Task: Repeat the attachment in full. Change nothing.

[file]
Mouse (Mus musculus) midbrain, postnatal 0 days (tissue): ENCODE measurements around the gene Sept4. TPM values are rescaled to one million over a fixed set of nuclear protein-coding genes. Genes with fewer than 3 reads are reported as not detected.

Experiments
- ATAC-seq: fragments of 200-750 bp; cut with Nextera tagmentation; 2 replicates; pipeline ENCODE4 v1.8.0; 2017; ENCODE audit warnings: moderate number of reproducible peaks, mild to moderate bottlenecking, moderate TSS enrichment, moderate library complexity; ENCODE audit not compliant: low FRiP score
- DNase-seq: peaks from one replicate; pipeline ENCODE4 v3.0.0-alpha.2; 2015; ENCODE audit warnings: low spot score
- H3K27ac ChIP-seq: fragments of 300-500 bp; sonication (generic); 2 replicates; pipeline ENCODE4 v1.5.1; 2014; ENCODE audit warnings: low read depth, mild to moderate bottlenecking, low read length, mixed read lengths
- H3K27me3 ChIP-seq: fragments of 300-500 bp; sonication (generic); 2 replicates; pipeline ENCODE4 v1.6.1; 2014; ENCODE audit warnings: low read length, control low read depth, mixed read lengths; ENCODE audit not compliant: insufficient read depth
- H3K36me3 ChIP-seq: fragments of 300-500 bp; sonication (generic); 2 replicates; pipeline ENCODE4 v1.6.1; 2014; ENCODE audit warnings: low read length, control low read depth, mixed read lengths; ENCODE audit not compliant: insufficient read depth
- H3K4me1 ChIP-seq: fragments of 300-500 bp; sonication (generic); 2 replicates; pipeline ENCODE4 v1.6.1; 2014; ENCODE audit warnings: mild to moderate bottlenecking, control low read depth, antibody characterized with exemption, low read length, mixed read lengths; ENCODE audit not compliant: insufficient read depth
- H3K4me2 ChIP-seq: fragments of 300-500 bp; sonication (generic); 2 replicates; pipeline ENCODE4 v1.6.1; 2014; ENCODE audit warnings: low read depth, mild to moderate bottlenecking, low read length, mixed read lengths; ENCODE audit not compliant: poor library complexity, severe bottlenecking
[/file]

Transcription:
Mouse (Mus musculus) midbrain, postnatal 0 days (tissue): ENCODE measurements around the gene Sept4. TPM values are rescaled to one million over a fixed set of nuclear protein-coding genes. Genes with fewer than 3 reads are reported as not detected.

Experiments
- ATAC-seq: fragments of 200-750 bp; cut with Nextera tagmentation; 2 replicates; pipeline ENCODE4 v1.8.0; 2017; ENCODE audit warnings: moderate number of reproducible peaks, mild to moderate bottlenecking, moderate TSS enrichment, moderate library complexity; ENCODE audit not compliant: low FRiP score
- DNase-seq: peaks from one replicate; pipeline ENCODE4 v3.0.0-alpha.2; 2015; ENCODE audit warnings: low spot score
- H3K27ac ChIP-seq: fragments of 300-500 bp; sonication (generic); 2 replicates; pipeline ENCODE4 v1.5.1; 2014; ENCODE audit warnings: low read depth, mild to moderate bottlenecking, low read length, mixed read lengths
- H3K27me3 ChIP-seq: fragments of 300-500 bp; sonication (generic); 2 replicates; pipeline ENCODE4 v1.6.1; 2014; ENCODE audit warnings: low read length, control low read depth, mixed read lengths; ENCODE audit not compliant: insufficient read depth
- H3K36me3 ChIP-seq: fragments of 300-500 bp; sonication (generic); 2 replicates; pipeline ENCODE4 v1.6.1; 2014; ENCODE audit warnings: low read length, control low read depth, mixed read lengths; ENCODE audit not compliant: insufficient read depth
- H3K4me1 ChIP-seq: fragments of 300-500 bp; sonication (generic); 2 replicates; pipeline ENCODE4 v1.6.1; 2014; ENCODE audit warnings: mild to moderate bottlenecking, control low read depth, antibody characterized with exemption, low read length, mixed read lengths; ENCODE audit not compliant: insufficient read depth
- H3K4me2 ChIP-seq: fragments of 300-500 bp; sonication (generic); 2 replicates; pipeline ENCODE4 v1.6.1; 2014; ENCODE audit warnings: low read depth, mild to moderate bottlenecking, low read length, mixed read lengths; ENCODE audit not compliant: poor library complexity, severe bottlenecking